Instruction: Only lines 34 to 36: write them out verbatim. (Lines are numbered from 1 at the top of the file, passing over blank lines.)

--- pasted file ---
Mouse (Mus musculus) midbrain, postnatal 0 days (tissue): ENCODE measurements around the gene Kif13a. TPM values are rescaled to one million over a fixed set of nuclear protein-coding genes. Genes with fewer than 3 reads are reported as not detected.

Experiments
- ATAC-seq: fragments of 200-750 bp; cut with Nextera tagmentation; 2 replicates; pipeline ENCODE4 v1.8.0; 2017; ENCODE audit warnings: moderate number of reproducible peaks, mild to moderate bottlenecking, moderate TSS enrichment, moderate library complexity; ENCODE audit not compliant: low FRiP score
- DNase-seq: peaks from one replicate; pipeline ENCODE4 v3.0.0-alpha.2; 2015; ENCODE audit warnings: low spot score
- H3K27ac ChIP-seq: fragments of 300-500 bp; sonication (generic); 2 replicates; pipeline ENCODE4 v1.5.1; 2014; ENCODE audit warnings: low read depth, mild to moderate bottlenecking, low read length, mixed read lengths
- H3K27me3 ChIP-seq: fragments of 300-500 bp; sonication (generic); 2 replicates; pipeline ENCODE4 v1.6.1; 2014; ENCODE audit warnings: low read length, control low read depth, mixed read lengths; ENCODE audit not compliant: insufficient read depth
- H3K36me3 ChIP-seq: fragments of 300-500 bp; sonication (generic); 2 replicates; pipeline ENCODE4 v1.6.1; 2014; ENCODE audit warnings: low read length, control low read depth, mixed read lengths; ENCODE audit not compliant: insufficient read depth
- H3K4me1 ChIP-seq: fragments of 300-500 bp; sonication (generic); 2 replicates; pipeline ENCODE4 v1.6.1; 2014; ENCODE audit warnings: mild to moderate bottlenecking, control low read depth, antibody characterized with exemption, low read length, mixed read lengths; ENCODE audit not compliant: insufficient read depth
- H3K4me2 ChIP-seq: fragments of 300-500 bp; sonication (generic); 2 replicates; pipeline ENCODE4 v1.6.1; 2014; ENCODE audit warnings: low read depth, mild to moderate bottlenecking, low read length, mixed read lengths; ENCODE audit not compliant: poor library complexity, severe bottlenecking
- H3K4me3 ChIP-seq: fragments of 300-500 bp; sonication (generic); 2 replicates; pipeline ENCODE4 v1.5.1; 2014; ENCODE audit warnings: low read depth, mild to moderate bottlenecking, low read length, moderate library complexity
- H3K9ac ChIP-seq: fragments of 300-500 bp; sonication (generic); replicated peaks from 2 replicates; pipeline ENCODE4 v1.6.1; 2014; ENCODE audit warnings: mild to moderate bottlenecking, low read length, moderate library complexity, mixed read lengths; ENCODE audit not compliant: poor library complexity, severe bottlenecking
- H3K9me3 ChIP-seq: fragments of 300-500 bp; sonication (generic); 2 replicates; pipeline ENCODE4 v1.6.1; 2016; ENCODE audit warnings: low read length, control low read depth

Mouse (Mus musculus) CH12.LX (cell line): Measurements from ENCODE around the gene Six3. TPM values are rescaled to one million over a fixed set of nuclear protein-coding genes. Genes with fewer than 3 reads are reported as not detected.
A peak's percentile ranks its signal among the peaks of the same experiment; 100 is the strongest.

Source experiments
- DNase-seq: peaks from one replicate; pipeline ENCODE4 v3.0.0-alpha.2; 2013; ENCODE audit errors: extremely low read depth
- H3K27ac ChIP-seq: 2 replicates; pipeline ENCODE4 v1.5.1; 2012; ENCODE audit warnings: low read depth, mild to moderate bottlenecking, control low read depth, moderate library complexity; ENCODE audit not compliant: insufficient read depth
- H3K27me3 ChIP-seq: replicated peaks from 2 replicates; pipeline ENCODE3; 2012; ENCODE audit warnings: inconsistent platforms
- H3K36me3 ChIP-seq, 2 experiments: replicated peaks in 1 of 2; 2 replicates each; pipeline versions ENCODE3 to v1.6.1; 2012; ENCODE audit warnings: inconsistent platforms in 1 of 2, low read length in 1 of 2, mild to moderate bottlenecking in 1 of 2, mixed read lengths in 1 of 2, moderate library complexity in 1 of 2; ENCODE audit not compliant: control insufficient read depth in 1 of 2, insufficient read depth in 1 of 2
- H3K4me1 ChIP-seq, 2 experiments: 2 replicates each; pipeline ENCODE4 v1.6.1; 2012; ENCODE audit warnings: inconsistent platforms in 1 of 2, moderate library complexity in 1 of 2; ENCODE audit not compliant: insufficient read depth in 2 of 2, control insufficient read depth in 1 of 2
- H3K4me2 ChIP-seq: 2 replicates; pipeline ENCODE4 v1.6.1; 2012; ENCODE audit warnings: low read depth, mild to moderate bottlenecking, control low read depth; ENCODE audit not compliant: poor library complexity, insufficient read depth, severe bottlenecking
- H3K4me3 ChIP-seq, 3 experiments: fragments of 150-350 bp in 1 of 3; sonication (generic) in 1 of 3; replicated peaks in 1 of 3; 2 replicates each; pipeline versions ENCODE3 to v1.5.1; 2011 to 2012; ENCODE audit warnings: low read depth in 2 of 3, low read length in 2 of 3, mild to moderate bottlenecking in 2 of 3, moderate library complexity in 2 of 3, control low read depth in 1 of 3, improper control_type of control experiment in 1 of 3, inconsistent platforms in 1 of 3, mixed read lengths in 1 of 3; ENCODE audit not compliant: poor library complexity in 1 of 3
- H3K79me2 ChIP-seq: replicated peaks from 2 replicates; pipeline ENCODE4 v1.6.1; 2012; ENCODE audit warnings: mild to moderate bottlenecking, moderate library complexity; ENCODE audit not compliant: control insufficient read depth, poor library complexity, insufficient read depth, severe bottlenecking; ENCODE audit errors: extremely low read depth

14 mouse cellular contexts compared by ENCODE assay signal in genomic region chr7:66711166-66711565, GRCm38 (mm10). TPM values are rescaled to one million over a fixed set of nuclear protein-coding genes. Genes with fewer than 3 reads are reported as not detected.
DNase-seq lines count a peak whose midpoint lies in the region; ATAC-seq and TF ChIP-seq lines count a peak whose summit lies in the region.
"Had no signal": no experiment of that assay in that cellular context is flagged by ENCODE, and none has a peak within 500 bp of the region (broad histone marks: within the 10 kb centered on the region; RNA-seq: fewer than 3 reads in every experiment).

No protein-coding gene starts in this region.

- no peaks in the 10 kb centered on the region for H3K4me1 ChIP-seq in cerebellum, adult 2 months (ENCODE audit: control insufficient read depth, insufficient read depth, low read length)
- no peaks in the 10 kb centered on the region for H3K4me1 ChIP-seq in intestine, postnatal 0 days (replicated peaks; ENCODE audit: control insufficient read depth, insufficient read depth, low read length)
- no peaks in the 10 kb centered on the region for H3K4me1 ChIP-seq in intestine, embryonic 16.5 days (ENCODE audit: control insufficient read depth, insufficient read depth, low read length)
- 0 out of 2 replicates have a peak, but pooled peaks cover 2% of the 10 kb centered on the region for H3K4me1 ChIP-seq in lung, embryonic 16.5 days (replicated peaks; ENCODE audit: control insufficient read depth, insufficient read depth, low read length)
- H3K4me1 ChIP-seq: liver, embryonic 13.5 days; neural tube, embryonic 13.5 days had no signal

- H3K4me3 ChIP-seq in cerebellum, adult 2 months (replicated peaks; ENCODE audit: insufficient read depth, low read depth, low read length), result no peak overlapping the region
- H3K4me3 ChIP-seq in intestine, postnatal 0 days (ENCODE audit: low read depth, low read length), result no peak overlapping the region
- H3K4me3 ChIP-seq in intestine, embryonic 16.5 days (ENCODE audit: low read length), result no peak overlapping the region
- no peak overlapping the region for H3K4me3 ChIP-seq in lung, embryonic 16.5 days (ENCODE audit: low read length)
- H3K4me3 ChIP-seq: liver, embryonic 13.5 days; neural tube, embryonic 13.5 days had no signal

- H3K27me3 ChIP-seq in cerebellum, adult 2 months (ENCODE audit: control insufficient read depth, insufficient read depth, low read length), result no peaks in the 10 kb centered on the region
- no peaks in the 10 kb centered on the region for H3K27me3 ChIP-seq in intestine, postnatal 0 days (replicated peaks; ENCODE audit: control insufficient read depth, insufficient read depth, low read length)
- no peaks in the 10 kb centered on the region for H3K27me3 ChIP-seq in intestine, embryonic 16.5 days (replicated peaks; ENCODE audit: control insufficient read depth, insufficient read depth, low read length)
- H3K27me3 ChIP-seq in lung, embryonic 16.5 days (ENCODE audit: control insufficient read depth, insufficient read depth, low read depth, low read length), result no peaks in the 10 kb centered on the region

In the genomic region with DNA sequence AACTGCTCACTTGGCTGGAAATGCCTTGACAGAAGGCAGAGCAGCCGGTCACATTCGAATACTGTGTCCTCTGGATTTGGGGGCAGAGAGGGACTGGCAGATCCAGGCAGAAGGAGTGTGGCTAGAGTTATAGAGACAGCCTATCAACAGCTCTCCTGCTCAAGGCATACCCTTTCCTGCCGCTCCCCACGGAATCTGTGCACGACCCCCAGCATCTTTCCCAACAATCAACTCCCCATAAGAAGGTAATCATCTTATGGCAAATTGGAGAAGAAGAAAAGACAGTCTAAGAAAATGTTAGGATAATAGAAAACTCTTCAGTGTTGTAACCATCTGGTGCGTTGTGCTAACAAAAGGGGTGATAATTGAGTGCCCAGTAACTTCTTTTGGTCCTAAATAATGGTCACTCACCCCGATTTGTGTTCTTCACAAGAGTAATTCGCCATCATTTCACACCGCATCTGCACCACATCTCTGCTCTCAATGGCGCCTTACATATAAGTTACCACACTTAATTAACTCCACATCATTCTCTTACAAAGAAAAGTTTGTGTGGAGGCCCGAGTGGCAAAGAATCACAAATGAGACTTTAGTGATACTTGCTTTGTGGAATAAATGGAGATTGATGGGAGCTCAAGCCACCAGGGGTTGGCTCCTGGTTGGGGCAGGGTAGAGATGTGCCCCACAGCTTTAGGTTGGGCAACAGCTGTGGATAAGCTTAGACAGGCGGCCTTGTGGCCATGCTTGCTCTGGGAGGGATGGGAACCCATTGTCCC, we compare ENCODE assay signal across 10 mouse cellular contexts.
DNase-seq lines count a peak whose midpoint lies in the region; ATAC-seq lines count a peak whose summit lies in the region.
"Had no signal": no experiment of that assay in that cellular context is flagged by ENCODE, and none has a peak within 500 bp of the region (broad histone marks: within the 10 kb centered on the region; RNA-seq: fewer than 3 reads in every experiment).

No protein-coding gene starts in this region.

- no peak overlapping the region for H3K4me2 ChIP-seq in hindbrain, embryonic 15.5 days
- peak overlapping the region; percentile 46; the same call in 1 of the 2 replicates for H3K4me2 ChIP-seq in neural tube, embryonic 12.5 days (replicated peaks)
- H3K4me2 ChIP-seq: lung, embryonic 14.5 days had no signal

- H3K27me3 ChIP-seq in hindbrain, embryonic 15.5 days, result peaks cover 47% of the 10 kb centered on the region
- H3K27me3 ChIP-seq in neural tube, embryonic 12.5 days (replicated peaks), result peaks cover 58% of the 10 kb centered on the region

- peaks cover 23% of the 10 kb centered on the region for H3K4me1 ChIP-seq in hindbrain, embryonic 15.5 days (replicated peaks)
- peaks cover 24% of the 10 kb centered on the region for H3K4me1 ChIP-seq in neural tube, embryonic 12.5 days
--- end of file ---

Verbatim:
- H3K4me3 ChIP-seq in intestine, postnatal 0 days (ENCODE audit: low read depth, low read length), result no peak overlapping the region
- H3K4me3 ChIP-seq in intestine, embryonic 16.5 days (ENCODE audit: low read length), result no peak overlapping the region
- no peak overlapping the region for H3K4me3 ChIP-seq in lung, embryonic 16.5 days (ENCODE audit: low read length)